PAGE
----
Is the phrase "a flight of fancy," or is it "a flight of fantasy?" I'm not sure and too lazy to check and also I really like both sayings and would hate to be disappointed with the truth because each sums up what these (short-lived, always temporary) experiences are for me. Which means: these flights, my ebbs? They don't suck.

I like them even though I can't predict them. It's like playing dress-up with a limitless box of costumes and make-up, trying on every way I can be, then washing up, cleaning up, and becoming my own very real self again. In any car, with any hair, in any place. But with a smudge, just a bit, a dash of something left over from where I've "gone" that changes me and my life for real.

There's no problem in getting self-thinky, no problem in having a moment away from who you really are. Existential crisis? Bring it.

Monday, November 2, 2009

15 Random Things (Plus Updates)

1) When I chewed on asparagus tonight I wondered if it sounded as loud as it did in my head and also if I had consumed enough to make my pee stink.

2) Asparagus pee can be embarrassing.
3) I do not understand licorice. Or Almond Joy.
4) There is a fine line between being the PTO President and just another parent.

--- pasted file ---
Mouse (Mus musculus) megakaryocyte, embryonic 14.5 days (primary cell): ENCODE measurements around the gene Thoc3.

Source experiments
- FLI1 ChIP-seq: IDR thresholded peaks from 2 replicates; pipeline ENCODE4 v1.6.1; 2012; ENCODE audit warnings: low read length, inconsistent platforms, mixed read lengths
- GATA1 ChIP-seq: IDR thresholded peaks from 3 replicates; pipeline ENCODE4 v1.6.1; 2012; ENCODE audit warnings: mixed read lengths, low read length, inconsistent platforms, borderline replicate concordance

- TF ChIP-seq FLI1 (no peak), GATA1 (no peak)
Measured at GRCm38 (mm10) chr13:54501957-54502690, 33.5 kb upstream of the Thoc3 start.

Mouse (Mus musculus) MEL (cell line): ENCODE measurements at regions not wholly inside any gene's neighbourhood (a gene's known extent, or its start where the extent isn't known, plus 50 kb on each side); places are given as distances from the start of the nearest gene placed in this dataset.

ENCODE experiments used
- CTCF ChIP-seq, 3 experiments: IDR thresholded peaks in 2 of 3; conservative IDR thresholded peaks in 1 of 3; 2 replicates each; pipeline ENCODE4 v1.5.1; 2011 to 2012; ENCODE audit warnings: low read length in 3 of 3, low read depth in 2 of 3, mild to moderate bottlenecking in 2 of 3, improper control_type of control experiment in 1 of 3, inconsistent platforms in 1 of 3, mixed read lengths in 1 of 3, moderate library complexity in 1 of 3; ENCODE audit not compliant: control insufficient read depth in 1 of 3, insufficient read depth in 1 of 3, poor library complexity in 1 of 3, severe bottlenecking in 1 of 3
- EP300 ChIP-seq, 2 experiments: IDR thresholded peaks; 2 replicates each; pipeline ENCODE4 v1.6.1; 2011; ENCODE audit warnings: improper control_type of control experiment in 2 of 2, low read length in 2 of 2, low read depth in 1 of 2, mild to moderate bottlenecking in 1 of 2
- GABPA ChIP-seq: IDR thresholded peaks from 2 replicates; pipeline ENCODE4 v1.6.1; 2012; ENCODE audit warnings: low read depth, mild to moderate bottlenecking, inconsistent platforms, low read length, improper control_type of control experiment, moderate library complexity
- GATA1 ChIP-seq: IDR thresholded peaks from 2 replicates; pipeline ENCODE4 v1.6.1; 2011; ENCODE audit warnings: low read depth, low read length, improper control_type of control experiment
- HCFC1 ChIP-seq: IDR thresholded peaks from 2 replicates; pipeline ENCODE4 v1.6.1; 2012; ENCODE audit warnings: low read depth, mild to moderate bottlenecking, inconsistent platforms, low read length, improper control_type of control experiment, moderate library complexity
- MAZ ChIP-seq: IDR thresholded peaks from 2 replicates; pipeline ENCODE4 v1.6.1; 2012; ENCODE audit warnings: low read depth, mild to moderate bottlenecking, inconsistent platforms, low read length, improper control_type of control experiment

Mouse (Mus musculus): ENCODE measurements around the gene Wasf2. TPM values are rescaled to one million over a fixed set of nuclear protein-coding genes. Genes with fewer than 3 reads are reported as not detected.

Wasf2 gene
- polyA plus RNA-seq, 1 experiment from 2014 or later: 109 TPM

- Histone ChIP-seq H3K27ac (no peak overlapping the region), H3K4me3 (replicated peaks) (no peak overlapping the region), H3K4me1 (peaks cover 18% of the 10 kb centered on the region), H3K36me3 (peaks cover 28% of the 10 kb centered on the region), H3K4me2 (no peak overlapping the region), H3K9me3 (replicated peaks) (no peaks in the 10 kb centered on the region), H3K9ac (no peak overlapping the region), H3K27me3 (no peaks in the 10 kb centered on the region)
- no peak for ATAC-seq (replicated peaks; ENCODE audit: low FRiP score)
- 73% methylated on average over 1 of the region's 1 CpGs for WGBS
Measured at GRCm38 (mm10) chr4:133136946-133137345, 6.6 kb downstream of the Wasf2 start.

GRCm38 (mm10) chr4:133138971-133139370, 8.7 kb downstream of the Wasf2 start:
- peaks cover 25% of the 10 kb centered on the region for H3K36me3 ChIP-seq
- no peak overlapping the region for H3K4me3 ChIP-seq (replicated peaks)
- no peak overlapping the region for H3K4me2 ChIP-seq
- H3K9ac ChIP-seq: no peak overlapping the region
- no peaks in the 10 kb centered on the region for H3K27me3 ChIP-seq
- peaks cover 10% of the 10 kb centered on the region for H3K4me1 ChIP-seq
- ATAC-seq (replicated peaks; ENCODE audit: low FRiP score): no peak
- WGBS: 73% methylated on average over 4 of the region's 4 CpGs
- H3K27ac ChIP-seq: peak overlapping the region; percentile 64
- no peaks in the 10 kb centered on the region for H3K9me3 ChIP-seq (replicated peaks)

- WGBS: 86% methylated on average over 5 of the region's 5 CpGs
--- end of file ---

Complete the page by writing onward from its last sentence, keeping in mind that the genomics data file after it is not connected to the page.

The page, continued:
5) I still can't tell the difference.
6) My daughter falls down stairs so much, I've stopped looking to see where she lands.
7) The Kid came home. I was too sleepy to be sweet or sexy. He tucked me in, even as busy as he (gratefully) is.
8) Carolyn says something about blogging every day. Make note to self: "call Scott; tell him Carolyn is crazy"
9) The Kid wants to know where I can live besides here: I never answer because I don't know how to without disappointing someone.
10) I find more bugs in my kids' hair.
11) I consider shaving my own head.
12) I send nasty well-written letters to town officials (not about lice).
13) I wonder why it's always me who stands up, writes mean letters, rallies troops.
14) My daughter asks tonight before dinner, "how'd it go at yer meeting," and the Kid says, great.
15) My daughter says, "I was asking Mom."